Thursday, 5 November 2015

Rationing at Belmont

I came across a ration book in one of our files today. Dated from the 1950s and still containing a lot of its coupons, it’s a good representative of life in the UK after World War Two. Every young person that was in the Belmont Homes during that time would have been issued with a ration book. So what were these and what were they for?


Ration Book 1953-1954

At the beginning of 1939, the United Kingdom was importing 55 million tons of food per year. This was around 70% of its products. One of the principal strategies of Germany during the War was to target the ships bound for Britain, effecting both industry and food supplies.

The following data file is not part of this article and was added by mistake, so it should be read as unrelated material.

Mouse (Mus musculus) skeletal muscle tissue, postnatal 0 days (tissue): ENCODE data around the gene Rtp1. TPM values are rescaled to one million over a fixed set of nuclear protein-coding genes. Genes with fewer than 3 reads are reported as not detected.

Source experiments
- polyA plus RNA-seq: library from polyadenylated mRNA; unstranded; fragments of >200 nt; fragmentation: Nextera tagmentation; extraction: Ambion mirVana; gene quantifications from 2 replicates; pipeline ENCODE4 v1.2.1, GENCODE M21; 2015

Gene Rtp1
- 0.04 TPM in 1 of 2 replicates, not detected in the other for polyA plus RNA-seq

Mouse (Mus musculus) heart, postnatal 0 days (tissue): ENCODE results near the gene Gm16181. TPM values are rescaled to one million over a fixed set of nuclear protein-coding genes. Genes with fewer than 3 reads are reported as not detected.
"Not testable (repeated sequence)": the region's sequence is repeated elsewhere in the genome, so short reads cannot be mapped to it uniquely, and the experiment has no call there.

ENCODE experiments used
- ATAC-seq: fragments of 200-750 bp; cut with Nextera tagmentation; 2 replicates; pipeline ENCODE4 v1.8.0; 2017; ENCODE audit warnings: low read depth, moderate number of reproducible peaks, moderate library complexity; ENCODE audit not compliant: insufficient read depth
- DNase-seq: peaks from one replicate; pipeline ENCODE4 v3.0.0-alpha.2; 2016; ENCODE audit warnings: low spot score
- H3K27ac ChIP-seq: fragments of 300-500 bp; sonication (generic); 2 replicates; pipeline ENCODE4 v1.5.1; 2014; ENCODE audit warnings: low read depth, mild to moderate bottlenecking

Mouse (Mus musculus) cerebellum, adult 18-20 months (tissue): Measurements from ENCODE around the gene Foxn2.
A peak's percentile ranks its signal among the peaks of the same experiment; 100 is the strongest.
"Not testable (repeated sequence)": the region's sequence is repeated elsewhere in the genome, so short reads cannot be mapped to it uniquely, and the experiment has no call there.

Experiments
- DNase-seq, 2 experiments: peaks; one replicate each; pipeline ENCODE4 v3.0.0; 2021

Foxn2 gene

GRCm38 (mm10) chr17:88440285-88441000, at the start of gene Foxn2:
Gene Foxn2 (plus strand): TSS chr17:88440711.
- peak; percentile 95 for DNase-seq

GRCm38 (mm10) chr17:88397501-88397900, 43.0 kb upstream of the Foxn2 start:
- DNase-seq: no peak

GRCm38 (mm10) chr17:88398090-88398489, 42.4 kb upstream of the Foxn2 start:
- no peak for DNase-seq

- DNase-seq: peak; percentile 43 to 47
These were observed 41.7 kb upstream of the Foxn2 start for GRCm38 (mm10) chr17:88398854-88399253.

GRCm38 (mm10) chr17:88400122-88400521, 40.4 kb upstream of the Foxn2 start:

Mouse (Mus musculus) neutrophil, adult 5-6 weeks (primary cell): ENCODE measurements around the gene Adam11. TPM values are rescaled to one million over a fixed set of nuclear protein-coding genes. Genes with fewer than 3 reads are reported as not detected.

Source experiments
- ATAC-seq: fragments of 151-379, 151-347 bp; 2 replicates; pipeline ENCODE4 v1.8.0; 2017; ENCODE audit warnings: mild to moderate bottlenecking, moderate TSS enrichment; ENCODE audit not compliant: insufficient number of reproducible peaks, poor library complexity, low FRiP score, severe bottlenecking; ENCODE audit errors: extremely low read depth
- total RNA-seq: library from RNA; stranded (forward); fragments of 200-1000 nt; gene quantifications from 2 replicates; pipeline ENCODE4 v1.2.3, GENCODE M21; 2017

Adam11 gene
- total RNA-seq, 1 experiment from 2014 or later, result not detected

In response to the shortages that this created, the Ministry of Food instituted a system of rationing. Each individual was registered with chosen shops and issued with a ration book containing coupons for various foodstuffs. Purchasers had to take ration books with them when shopping, so the relevant coupons could be cancelled. 

 
The year of this book,1954, was the final year of rationing in England. It had taken nine years after the end of World War Two for food supplies to return to normal. Belmont Homes grew a lot of its own produce on site to help with the food shortage and an orchard next to the sanatorium provided fruit and vegetables.

 Orchard at Belmont
 
It is an interesting find in our archive collection and provides a useful insight into the effects of World War Two on the charity.

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